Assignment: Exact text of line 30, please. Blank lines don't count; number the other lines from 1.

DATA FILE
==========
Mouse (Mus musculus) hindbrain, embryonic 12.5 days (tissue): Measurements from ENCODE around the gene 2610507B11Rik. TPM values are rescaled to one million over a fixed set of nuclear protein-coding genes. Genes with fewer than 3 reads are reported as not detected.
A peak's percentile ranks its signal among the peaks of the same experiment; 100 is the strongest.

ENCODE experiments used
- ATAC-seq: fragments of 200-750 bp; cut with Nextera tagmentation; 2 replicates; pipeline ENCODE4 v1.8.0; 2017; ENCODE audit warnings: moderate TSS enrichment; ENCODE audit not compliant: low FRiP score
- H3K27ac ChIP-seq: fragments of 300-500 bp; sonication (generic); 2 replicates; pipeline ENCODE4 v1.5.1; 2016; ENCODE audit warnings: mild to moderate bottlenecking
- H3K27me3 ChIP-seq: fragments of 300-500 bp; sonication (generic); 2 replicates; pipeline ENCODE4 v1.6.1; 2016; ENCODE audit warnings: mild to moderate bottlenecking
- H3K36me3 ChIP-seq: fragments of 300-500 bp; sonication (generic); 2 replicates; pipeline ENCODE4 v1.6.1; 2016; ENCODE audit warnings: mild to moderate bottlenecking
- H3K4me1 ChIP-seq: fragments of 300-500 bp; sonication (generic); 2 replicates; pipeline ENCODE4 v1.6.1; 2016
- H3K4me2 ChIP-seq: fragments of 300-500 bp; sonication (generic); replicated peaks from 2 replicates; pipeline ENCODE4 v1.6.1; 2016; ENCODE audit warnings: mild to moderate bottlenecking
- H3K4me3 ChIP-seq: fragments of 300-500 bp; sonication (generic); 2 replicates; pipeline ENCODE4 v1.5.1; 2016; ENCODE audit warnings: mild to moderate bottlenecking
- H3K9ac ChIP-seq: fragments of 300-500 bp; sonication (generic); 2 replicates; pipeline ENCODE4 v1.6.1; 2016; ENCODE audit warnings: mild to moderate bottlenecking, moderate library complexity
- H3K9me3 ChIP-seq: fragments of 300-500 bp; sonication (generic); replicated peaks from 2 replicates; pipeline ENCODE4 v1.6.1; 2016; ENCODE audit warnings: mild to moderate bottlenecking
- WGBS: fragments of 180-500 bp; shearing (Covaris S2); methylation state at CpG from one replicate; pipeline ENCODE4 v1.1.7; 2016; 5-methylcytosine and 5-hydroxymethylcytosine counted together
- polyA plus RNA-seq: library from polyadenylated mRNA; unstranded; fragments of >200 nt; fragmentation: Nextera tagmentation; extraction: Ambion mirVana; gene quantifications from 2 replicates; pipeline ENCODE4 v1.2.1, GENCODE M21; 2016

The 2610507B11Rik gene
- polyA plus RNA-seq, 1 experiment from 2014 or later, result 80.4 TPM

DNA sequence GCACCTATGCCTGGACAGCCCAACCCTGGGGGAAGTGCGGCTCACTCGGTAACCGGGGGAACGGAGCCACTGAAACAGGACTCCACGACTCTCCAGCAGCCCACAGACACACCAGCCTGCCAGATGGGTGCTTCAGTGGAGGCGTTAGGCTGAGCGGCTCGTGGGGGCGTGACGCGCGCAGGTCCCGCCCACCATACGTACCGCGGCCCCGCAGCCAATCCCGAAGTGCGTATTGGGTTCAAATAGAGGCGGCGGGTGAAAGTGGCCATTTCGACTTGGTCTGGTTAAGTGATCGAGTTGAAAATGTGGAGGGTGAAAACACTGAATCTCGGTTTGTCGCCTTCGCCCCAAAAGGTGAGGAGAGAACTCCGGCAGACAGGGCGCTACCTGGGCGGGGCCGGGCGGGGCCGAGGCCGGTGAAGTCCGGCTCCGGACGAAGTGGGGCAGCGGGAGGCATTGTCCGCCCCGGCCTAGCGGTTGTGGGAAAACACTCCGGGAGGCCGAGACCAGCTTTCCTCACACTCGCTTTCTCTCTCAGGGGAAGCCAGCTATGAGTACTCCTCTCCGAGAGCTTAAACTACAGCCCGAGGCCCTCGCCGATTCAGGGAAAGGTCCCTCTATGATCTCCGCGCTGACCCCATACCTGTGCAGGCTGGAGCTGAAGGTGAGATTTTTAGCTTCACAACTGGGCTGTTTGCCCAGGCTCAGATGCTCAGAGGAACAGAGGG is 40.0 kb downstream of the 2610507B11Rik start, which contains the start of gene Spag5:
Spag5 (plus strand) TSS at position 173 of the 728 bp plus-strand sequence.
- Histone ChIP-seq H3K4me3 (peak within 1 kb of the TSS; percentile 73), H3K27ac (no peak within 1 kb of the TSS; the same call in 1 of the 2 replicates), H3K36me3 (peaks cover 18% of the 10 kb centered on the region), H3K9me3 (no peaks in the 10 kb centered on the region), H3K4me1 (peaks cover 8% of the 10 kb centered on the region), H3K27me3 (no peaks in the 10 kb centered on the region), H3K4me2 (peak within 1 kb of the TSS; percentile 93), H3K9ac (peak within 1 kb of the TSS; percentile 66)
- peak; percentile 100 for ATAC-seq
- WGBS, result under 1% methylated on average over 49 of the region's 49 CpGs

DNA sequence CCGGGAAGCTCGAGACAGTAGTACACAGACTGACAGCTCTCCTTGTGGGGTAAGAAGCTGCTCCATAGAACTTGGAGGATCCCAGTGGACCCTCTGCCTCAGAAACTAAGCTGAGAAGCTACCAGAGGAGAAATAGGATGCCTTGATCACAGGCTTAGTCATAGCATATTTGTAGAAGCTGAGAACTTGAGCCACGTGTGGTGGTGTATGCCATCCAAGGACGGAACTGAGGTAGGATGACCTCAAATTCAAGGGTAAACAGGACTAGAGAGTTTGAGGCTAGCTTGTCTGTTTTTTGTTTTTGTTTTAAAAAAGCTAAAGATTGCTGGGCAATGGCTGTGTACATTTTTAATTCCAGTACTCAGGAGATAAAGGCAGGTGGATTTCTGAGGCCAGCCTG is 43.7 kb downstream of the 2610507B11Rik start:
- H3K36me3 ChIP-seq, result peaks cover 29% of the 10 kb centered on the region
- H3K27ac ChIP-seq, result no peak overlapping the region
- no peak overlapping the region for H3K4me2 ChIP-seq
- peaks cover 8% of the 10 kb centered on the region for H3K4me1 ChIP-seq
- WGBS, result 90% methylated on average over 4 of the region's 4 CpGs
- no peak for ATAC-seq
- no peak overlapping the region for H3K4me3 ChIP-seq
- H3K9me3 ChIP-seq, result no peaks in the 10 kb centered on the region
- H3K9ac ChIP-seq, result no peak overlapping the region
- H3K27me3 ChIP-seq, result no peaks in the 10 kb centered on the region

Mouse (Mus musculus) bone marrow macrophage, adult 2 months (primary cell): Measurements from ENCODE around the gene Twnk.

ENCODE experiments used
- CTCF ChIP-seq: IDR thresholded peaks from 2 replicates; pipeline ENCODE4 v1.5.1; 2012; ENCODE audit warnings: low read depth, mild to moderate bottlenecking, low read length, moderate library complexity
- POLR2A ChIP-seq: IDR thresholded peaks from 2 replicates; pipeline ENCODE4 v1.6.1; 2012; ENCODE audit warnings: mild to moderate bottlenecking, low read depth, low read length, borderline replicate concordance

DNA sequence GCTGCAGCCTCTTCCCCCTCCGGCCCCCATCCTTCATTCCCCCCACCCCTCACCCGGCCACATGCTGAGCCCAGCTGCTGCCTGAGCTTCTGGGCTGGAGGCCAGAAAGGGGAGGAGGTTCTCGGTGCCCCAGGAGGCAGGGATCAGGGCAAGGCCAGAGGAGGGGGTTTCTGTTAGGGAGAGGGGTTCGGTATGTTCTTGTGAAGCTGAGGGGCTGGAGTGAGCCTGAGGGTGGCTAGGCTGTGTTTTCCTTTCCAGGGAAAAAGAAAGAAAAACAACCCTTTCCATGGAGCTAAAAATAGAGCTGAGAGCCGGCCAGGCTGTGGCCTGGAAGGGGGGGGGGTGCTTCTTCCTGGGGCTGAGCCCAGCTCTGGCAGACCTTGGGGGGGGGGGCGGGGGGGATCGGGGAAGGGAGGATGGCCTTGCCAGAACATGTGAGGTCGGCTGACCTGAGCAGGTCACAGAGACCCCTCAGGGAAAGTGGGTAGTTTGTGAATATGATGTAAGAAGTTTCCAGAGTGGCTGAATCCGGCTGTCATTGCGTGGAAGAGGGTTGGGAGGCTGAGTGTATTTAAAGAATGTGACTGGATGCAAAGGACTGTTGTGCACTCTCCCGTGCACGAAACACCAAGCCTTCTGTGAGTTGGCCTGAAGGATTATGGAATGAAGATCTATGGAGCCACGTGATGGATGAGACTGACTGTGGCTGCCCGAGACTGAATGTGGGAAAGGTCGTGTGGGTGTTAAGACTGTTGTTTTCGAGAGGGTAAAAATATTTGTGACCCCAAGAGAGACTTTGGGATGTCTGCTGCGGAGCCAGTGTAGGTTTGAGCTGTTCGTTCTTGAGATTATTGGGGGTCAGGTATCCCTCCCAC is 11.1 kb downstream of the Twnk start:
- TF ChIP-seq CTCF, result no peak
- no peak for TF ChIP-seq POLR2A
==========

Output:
- H3K9me3 ChIP-seq, result no peaks in the 10 kb centered on the region